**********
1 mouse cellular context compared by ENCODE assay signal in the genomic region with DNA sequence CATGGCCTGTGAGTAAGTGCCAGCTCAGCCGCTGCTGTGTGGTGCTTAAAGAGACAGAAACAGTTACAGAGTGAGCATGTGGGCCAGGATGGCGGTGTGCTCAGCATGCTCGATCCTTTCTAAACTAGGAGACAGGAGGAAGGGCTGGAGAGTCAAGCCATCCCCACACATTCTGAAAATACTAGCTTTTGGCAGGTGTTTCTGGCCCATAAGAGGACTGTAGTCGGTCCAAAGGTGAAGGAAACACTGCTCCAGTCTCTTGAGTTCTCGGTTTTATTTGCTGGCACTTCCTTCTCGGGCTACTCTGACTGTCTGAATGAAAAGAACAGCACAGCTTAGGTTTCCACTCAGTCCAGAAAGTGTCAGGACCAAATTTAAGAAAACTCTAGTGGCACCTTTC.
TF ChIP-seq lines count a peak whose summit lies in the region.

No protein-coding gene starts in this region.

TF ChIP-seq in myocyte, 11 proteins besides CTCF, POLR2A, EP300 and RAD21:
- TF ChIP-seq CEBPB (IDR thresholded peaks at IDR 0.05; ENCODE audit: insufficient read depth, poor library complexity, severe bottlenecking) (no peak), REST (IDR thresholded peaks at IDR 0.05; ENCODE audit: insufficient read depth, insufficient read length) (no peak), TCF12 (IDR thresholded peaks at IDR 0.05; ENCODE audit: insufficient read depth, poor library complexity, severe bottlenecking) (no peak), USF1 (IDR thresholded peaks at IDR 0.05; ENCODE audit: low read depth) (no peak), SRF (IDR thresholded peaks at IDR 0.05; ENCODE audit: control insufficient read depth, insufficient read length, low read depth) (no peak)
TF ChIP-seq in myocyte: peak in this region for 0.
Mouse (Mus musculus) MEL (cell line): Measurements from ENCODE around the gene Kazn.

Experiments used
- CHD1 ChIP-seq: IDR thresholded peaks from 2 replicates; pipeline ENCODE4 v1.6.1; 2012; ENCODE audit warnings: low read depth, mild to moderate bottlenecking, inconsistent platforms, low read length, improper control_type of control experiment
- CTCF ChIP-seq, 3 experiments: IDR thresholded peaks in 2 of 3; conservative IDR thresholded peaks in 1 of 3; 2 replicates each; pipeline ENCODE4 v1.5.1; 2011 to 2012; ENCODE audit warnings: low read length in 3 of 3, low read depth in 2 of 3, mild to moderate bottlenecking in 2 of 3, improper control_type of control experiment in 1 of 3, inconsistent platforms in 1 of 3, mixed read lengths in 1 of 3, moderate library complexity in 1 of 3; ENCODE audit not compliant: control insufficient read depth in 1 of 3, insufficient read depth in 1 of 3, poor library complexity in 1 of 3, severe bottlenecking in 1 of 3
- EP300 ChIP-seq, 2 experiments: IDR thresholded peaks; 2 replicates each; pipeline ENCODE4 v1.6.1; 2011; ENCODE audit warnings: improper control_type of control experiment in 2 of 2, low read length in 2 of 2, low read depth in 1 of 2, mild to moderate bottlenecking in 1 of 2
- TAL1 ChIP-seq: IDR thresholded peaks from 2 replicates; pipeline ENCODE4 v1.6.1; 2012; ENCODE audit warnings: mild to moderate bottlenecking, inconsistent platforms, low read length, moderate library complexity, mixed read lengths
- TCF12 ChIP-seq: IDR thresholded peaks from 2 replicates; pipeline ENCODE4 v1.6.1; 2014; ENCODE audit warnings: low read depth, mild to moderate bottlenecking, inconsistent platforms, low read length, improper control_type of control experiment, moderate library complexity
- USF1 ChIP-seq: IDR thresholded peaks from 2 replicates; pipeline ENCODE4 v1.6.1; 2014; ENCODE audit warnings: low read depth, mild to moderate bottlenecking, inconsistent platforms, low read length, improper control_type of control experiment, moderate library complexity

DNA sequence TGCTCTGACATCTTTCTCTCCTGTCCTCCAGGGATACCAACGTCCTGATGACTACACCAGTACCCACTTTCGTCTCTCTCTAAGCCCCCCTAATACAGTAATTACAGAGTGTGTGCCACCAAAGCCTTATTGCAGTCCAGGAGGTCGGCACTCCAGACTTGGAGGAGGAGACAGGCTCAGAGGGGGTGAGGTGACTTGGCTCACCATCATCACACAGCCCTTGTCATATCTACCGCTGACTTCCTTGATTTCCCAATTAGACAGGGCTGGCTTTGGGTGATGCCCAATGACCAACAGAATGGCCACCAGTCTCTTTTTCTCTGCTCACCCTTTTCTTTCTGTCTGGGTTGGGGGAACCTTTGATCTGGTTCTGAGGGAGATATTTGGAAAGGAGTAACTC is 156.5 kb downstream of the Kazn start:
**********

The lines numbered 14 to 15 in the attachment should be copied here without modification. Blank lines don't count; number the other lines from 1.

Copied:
- USF1 ChIP-seq: IDR thresholded peaks from 2 replicates; pipeline ENCODE4 v1.6.1; 2014; ENCODE audit warnings: low read depth, mild to moderate bottlenecking, inconsistent platforms, low read length, improper control_type of control experiment, moderate library complexity

DNA sequence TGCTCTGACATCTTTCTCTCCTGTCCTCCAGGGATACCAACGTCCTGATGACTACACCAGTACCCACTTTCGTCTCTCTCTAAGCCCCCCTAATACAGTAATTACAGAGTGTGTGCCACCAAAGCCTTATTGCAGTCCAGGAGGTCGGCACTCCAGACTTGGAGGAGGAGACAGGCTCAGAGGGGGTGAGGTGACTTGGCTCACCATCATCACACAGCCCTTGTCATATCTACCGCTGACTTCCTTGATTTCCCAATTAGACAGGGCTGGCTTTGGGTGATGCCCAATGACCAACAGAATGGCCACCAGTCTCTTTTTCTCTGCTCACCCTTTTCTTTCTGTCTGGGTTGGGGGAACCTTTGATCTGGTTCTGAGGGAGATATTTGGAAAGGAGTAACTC is 156.5 kb downstream of the Kazn start: